I couldn't find an answer to my question on the net (maybe I did not search well enough, since I am still a novice on this).
This link has the reply (apparently by the Jackson founder), and it essentially says that Jackson doesn't implement the JSR:
Reply by Tatu Saloranta on January 26, 2014 at 8:21pm
I am not a big fan of JSR-353 (I consider it a big fail) and unless something drastic happens, Jackson core will not implement JSR-353. There is no benefit from data-binding to use it; both because implementations do not bring anything to table (none are particularly fast), nor implement all that databind needs (base64 encoding, multi-format support capabilities) -- and worst of all ALL existing (de)serializers would need to be rewritten use new, less capable API. And baseline for Jackson would need to become Java 8. So I see no upside.
However, the reverse is possible; it is possible to have a JSR-353 implementation based on Jackson streaming package, and this has been done already:
Or, to make Jackson capable of reading/writing JSR-353 JSON object types, a simple datatype module is needed. I wrote one a while back:
So if Java developers end up following "the standard" track, Jackson can play along.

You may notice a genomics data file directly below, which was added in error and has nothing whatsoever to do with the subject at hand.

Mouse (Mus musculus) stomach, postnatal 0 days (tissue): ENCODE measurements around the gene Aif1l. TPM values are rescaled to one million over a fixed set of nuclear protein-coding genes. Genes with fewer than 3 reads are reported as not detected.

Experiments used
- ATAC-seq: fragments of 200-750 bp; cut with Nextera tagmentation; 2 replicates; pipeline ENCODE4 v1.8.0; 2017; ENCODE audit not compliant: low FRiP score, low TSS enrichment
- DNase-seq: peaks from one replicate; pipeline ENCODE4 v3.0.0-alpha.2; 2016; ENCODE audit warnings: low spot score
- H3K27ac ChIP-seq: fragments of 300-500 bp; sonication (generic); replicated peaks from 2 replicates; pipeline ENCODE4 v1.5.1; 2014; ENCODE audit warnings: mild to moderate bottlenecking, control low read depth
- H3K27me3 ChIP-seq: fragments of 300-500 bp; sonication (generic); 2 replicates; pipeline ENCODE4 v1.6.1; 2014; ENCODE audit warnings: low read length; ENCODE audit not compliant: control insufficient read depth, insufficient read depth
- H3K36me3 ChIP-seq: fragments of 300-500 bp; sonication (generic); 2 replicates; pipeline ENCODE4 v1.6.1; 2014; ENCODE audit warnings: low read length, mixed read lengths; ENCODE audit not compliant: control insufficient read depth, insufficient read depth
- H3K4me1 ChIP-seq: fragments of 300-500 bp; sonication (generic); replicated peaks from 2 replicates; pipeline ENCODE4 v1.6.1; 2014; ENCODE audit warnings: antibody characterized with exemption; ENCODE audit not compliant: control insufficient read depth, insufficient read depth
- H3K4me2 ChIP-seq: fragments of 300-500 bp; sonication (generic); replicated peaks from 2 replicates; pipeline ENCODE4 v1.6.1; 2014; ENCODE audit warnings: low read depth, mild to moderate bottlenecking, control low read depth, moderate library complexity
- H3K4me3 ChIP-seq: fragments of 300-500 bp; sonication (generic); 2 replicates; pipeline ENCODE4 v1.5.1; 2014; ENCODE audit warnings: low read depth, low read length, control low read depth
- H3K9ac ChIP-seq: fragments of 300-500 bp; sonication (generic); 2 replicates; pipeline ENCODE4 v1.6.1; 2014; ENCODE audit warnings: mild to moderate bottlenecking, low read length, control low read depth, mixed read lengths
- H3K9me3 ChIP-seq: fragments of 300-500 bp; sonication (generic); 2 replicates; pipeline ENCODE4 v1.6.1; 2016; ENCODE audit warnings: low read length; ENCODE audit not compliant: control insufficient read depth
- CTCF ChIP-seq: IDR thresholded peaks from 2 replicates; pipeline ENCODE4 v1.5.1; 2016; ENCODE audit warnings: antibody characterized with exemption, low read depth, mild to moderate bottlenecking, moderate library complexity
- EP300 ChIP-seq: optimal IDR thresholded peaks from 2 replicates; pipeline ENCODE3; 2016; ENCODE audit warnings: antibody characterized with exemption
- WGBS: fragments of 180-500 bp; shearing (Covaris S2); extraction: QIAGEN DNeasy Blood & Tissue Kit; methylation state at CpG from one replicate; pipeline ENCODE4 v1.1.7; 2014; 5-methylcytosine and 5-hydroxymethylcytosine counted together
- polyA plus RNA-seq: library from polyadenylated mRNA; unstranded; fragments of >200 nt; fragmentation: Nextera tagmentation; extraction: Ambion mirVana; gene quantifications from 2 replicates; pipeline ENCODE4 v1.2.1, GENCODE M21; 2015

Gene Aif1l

The other two Answers are correct, but outdated. As they explain, Jackson does not directly implement any JSR.
- There is a project providing a datatype module to help make Jackson more compatible with JSR 353: jackson-datatype-jsr353.
- JSR 353 is superseded by JSR 374: Java™ API for JSON Processing 1.1.
- The JCP continued work on JSON support, for processing of JSON as well as binding yielding the pair of JSRs: 374 JSON-P & 367 JSON-B.
- JSR 374 defines JSON processing (JSON-P).
- JSR 367 provides binding capabilities (JSON-B).
So you may indeed now write in standard code using JSON libraries other than Jackson.
No, neither implements this API natively, nor has plans (that I know of) to implement it. As far as JCP standards go, this is DOA; it offers very little (dumbed-down streaming API, no data-binding at all), and there is very little incentive for anyone to implement it, except to add compatibility check-box for set of JSRs implemented.
There is a Jackson-based JSR-353 implementation available at https://github.com/pgelinas/jackson-javax-json/ however, if you really think it is good idea to base your code on this API.